Wednesday, February 23, 2011

New "do not track" bills introduced in 112th Congress (by Democrats); what does "track" really mean?

Peter Eckersley has an important piece for Electronic Frontier Foundation, “What does ‘track’ in “do not track’ mean?”   He proposes that most users wouldn’t object to limited tracking in some circumstances, and mentions some concepts like “1st Party Website” (what you see when you run the mouse over a link).   He also supports the idea of an industry practice for allowing users to transparently limit tracking; he mentions “Tracking Protecting Lists”, “Adblock Plus”, and “EasyPrivacy”. The link is here.

He also discusses some important legislation introduced in the 112th Congress. There’s been talk that a pro-business GOP-run House won’t support concepts like last year’s Boucher Bill, but Jackie Speier (D-CA) has introduced a bill, HR654 (in conjunction with 653), the “Do Not Track Me Online Act of 2011” that sounds like it means business.  Her link is here.     

You can also look up the bill at Open Congress here, or Govtrack (website url) here

The Rush bill (Bobby Rush, D-IL) seems more moderate, story here

What I think people don’t see is that the business model that makes user-generated content profitable (and that indirectly exports “revolution” overseas as a result, which we think is a good thing) depends on a certain “openness” of individuals to the outside world, outside of what is mediated by their immediate families or home communities.  This is a generational thing, which helps explain why Facebook has been so successful.   But it couldn’t continue if legislated away, to the tribal and “family loyalty” standards of earlier times.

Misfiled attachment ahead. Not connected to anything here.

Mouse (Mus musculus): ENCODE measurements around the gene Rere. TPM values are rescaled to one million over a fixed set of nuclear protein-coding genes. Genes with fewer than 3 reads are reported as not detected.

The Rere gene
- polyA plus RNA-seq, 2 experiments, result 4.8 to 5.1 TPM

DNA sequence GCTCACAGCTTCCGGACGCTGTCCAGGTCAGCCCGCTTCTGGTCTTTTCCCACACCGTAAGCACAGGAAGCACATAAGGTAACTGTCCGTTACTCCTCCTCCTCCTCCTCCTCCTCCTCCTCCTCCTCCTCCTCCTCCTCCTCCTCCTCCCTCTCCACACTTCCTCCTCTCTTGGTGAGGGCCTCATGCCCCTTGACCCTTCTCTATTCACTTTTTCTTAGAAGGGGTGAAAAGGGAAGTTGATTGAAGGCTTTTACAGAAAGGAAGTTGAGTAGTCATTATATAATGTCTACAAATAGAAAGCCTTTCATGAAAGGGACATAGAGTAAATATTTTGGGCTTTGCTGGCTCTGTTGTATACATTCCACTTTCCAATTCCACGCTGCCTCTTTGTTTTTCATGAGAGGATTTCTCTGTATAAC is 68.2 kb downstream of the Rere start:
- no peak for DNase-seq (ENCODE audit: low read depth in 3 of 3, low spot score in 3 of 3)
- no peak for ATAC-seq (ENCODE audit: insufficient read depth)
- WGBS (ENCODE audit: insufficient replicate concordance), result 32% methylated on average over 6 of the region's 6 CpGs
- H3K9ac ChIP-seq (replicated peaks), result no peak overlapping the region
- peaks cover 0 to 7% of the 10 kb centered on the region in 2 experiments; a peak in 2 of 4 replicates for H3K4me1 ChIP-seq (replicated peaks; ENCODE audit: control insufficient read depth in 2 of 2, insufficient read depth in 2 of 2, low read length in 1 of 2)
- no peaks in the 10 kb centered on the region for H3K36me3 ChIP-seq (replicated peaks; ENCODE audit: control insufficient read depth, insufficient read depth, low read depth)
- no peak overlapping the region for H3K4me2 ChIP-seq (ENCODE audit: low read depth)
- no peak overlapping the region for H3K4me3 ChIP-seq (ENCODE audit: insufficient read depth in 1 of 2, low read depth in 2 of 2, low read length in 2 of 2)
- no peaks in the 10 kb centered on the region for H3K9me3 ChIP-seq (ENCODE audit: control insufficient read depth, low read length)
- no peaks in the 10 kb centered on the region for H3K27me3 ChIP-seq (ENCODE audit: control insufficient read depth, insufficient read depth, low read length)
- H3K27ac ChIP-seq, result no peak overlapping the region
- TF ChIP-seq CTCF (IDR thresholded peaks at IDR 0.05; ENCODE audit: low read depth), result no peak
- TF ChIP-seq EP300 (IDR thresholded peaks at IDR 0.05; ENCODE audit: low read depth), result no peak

Of course, the same individualism has made many people less willing to accept telephone and door-to-door solicitations and to buy from "professional salesmen"; but the analogy between "do not call" and "do not track" sounds false.

Tracking should be based on IP addressing only (with analogy to physical postal addressing in the "real world"), and separated from PII (personal identifying information) as much as possible.

I have an important story Tuesday on the Internet Music Score Library Project (IMSLP) based on a New York Times story yesterday, on my dramas-and-plays blog.

Picture: Note the red fox (near the wood chip), watching me. Foxes are dogs with cat personalities!

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